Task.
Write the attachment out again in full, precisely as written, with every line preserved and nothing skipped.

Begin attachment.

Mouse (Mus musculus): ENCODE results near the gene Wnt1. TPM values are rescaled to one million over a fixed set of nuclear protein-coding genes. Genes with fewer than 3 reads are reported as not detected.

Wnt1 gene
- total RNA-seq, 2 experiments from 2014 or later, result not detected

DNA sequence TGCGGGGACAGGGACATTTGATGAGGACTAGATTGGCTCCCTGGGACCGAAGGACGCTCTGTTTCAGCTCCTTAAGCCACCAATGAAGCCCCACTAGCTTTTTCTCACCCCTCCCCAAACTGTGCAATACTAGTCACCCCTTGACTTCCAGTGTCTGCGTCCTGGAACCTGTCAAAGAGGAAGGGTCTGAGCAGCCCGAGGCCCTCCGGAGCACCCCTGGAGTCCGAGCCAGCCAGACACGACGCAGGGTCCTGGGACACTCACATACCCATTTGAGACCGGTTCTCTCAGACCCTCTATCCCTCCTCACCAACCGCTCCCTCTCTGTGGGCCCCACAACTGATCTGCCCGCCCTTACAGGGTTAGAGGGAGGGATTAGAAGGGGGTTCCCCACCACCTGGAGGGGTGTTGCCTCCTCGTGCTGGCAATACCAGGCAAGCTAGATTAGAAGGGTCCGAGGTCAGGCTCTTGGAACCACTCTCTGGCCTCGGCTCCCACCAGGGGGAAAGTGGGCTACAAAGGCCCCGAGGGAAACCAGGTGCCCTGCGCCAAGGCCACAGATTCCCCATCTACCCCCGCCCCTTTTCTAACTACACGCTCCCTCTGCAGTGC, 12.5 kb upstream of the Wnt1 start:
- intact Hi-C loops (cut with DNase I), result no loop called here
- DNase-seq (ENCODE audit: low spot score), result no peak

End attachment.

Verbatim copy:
Mouse (Mus musculus): ENCODE results near the gene Wnt1. TPM values are rescaled to one million over a fixed set of nuclear protein-coding genes. Genes with fewer than 3 reads are reported as not detected.

Wnt1 gene
- total RNA-seq, 2 experiments from 2014 or later, result not detected

DNA sequence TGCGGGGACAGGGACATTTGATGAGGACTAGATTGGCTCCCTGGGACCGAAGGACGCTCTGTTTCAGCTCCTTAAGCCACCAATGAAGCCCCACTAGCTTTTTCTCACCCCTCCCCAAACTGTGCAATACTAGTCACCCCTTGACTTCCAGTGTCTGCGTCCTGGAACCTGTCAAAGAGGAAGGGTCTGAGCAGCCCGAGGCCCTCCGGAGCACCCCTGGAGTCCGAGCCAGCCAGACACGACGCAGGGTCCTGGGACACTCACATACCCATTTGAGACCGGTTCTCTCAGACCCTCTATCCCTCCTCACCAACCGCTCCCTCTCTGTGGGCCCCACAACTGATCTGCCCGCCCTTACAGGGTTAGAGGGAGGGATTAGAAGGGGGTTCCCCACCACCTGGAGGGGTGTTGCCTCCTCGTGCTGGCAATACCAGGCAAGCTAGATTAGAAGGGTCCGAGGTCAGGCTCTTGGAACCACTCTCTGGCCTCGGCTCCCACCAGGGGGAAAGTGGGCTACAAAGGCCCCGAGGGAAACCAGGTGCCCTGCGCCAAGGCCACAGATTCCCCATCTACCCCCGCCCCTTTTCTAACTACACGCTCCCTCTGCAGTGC, 12.5 kb upstream of the Wnt1 start:
- intact Hi-C loops (cut with DNase I), result no loop called here
- DNase-seq (ENCODE audit: low spot score), result no peak